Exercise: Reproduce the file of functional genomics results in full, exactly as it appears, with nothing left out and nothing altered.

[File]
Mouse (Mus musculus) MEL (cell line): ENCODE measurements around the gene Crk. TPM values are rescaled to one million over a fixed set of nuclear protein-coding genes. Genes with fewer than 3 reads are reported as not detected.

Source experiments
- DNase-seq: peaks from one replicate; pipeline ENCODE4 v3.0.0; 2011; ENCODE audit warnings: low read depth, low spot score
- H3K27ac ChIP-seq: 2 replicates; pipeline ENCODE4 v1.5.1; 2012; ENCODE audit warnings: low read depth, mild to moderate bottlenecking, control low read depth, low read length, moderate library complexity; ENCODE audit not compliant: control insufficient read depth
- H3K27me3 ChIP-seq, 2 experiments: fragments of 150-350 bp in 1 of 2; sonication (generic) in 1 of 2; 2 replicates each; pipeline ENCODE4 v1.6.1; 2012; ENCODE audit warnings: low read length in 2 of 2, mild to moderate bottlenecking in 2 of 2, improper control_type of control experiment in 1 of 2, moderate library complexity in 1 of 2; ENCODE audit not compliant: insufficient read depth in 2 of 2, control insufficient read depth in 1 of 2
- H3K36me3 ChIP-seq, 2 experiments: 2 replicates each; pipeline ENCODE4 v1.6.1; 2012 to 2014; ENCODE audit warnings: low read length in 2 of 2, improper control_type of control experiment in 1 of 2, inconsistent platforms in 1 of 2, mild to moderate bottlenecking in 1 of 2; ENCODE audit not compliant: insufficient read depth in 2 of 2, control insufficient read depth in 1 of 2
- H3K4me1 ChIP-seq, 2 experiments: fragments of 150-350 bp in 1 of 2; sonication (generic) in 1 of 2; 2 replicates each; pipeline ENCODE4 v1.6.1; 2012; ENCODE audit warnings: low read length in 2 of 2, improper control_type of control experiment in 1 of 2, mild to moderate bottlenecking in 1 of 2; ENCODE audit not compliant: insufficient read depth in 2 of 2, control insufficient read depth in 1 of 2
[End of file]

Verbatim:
Mouse (Mus musculus) MEL (cell line): ENCODE measurements around the gene Crk. TPM values are rescaled to one million over a fixed set of nuclear protein-coding genes. Genes with fewer than 3 reads are reported as not detected.

Source experiments
- DNase-seq: peaks from one replicate; pipeline ENCODE4 v3.0.0; 2011; ENCODE audit warnings: low read depth, low spot score
- H3K27ac ChIP-seq: 2 replicates; pipeline ENCODE4 v1.5.1; 2012; ENCODE audit warnings: low read depth, mild to moderate bottlenecking, control low read depth, low read length, moderate library complexity; ENCODE audit not compliant: control insufficient read depth
- H3K27me3 ChIP-seq, 2 experiments: fragments of 150-350 bp in 1 of 2; sonication (generic) in 1 of 2; 2 replicates each; pipeline ENCODE4 v1.6.1; 2012; ENCODE audit warnings: low read length in 2 of 2, mild to moderate bottlenecking in 2 of 2, improper control_type of control experiment in 1 of 2, moderate library complexity in 1 of 2; ENCODE audit not compliant: insufficient read depth in 2 of 2, control insufficient read depth in 1 of 2
- H3K36me3 ChIP-seq, 2 experiments: 2 replicates each; pipeline ENCODE4 v1.6.1; 2012 to 2014; ENCODE audit warnings: low read length in 2 of 2, improper control_type of control experiment in 1 of 2, inconsistent platforms in 1 of 2, mild to moderate bottlenecking in 1 of 2; ENCODE audit not compliant: insufficient read depth in 2 of 2, control insufficient read depth in 1 of 2
- H3K4me1 ChIP-seq, 2 experiments: fragments of 150-350 bp in 1 of 2; sonication (generic) in 1 of 2; 2 replicates each; pipeline ENCODE4 v1.6.1; 2012; ENCODE audit warnings: low read length in 2 of 2, improper control_type of control experiment in 1 of 2, mild to moderate bottlenecking in 1 of 2; ENCODE audit not compliant: insufficient read depth in 2 of 2, control insufficient read depth in 1 of 2